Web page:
if the collision is still going on, or if it has just ended.
By default, it also deals with hurt or kill class objects.
This latent callback is requested from the collision handler, when the player collides
with a collider object (set to call handler), that has the same brush id, as specified in the callback's name (ID).
If the MODE number, from the callback's name, is 0, then the callback is called when the player and the object exit from collision.
If MODE is 2, the callback is called during the collsion, and if it's 1, the callback is called when the player enters in collsion
with the object for the first time.
Let's see an example of a trigger area that hurts the player while he's inside it.
In this case, a trigger is an invisible dynamic object (with the id=1001, w=48, h=40, draw=0, collider=call handler) that
has the following colliding callback associated. Place it in the map, left of Theo.
Each game cycle the player stands inside it (in collision with it), the callback will be called and
it will take a bit of Dizzy's energy bar.
You can even warn the player, at the first moment he enters in the trigger:
The second kind of dynamic collision, is with objects that have the collider property set to hard collision
This is usual to platforms, elevators, bridges or other similar things that must move.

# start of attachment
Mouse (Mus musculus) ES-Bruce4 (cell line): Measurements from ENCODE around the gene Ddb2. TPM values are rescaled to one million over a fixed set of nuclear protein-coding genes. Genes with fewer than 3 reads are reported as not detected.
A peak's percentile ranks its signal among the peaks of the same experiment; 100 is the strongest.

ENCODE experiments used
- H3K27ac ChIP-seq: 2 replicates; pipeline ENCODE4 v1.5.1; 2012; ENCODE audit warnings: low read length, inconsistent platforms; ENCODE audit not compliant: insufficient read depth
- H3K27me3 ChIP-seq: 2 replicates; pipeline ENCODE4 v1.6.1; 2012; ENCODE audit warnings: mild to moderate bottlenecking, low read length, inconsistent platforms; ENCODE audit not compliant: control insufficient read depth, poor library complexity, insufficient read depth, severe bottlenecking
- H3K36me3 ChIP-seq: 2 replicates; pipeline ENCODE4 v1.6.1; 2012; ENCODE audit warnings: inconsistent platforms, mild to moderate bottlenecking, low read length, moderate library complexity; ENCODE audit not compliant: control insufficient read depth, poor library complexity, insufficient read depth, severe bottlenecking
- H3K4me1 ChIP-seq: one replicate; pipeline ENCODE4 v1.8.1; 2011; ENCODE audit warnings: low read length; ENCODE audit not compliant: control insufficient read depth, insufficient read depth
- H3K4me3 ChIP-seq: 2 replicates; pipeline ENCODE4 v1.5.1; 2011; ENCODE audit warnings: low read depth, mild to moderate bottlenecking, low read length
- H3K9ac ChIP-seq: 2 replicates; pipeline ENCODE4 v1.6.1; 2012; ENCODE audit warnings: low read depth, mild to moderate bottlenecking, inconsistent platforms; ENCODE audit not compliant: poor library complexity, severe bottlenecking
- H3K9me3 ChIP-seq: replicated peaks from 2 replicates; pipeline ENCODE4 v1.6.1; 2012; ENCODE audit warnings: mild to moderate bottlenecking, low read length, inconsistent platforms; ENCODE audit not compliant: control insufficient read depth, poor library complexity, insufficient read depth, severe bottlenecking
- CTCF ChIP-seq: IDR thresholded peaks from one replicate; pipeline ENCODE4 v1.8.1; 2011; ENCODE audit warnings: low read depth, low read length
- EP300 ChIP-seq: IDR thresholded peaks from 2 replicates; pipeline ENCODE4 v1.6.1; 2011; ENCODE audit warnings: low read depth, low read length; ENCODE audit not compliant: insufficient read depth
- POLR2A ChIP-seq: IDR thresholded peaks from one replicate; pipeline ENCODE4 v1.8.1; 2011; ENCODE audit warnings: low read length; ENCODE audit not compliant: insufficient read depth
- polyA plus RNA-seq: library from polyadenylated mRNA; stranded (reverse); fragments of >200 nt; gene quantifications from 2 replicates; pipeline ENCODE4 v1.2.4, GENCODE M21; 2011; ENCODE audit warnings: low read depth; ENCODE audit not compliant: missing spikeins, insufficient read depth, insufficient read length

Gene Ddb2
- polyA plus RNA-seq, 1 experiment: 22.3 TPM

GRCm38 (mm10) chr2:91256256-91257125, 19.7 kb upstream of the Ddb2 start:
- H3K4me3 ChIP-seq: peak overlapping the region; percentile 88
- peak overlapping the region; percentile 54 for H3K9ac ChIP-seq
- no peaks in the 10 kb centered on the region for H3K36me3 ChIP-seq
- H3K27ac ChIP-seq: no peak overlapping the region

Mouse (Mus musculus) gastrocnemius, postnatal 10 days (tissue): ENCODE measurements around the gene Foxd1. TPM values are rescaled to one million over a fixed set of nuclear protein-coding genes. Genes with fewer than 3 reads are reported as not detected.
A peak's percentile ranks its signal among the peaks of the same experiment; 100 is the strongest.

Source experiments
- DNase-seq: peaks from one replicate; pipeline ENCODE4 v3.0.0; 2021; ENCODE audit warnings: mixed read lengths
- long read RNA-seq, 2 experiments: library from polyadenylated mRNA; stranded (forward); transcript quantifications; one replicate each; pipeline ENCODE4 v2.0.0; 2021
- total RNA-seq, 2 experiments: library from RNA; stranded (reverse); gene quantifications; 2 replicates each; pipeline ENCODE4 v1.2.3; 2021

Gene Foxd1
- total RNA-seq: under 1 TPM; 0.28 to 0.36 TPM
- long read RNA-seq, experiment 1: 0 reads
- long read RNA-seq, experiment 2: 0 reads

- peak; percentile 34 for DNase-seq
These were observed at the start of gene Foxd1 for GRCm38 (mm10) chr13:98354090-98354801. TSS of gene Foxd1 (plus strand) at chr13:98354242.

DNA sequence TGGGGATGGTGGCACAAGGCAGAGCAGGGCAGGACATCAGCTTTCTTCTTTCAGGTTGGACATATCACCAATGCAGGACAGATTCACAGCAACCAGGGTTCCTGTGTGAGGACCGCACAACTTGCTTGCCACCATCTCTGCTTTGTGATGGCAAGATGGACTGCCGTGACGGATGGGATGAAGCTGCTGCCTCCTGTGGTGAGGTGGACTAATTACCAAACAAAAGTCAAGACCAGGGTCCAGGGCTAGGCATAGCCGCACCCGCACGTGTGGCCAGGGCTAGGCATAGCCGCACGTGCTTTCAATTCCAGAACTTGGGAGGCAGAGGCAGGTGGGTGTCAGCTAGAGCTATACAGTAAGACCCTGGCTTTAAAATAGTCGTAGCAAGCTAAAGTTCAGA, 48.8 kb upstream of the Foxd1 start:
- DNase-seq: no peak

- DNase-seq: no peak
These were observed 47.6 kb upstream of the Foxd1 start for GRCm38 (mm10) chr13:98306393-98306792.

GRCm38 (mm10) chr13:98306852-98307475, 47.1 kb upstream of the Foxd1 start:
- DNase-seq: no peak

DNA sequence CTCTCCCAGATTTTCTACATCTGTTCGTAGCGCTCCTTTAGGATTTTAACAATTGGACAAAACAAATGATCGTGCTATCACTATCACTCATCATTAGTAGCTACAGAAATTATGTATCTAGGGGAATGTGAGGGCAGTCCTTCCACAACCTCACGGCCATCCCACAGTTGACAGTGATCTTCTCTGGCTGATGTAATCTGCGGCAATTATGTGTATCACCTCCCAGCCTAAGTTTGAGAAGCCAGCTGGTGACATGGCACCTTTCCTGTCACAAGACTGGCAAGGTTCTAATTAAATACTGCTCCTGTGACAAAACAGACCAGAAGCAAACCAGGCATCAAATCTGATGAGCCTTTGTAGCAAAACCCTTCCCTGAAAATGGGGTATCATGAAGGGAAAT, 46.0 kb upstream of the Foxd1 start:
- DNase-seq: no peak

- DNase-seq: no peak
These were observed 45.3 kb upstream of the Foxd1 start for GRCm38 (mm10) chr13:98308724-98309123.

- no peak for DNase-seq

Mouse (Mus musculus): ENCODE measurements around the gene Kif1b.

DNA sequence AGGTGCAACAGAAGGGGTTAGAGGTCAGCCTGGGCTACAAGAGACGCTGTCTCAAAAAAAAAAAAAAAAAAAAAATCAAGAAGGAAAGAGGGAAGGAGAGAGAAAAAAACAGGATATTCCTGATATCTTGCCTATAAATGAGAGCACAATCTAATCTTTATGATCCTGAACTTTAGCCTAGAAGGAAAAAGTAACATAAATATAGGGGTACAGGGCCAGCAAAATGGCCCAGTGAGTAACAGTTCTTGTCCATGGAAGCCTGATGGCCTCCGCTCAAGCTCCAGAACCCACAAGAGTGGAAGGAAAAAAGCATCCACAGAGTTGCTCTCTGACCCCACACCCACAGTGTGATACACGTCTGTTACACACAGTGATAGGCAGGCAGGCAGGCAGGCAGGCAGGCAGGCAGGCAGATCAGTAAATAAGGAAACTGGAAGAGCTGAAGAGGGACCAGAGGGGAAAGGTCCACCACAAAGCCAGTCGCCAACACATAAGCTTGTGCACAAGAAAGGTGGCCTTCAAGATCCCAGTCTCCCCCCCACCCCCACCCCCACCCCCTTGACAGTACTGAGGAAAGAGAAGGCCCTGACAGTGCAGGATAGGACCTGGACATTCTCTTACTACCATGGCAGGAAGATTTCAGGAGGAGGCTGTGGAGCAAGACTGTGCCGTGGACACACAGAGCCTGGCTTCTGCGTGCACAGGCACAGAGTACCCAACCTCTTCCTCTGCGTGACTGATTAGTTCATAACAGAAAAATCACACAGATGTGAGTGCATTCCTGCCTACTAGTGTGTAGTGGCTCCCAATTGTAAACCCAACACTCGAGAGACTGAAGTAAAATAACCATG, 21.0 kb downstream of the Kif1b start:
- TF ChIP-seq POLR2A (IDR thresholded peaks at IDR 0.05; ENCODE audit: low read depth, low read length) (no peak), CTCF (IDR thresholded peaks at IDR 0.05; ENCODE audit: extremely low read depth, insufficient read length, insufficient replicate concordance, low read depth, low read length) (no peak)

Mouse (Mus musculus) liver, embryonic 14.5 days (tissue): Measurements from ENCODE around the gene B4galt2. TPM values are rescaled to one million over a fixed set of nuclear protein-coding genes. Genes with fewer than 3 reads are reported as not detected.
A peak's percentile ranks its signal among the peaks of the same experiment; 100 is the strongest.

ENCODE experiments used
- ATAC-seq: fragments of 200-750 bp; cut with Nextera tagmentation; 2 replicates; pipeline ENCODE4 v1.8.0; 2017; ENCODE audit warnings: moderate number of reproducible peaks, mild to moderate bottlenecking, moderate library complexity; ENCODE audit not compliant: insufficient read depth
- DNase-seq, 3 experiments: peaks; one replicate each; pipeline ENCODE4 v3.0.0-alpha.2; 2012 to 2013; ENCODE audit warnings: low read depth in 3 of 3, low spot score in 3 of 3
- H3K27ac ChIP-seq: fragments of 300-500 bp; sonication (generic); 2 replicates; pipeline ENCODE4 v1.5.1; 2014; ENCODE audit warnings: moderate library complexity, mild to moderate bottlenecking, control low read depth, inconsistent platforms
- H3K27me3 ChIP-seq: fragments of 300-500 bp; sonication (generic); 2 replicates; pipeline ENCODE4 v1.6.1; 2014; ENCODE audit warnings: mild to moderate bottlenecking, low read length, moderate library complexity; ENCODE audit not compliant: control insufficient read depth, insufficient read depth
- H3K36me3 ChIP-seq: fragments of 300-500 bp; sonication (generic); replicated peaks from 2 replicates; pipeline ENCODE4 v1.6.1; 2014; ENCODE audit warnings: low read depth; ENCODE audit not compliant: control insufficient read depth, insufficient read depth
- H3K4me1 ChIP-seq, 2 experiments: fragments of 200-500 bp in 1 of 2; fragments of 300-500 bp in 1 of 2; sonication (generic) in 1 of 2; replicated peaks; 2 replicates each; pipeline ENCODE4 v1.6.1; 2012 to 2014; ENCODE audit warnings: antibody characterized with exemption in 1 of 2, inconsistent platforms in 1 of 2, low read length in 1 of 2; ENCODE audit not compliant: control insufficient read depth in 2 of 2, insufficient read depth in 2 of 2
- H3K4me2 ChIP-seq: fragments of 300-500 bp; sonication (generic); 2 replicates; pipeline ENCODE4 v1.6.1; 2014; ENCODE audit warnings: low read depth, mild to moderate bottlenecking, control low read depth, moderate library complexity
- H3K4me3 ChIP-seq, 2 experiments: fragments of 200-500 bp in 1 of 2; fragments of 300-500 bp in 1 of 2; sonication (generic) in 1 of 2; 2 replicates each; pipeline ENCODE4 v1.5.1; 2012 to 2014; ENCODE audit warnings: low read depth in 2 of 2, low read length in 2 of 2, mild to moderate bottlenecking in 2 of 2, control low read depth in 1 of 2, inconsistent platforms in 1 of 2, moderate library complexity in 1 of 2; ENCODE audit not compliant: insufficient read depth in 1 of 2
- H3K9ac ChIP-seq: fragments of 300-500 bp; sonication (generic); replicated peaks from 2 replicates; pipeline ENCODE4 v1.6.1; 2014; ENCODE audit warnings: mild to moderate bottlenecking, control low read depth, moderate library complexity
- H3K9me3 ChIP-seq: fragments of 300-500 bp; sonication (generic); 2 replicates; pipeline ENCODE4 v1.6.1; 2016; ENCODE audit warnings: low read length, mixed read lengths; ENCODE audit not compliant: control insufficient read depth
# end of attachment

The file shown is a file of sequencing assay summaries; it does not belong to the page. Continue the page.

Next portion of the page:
The collision is not too precise, but it will try to rise the player on top of these objects.
No handlers are called, it's all part of the player's movement system.
Add the little box item from the bottom right of the tile=212
Set it to be a pickable item (type=dynamic, id=100, class=item)
and set the collider property to hard collision
Place it on the map at the right side of the room and save the map.
In the script, set it's name to "A HARD BOX", run the game and have a little fun with it.
Play a little with the player's basic properties.
For example try to make him green (only) while he's inside the hurting trigger.
Or, make him roll over, from time to time, like he being drunk.
Use PlayerEnterSpin in the player's update handler,
HandlerPlayerUpdate and have a random condition and a random rolling direction
For more details about the player you can check the reference chapters:
Default Template player reference
Engine exported player's properties and functions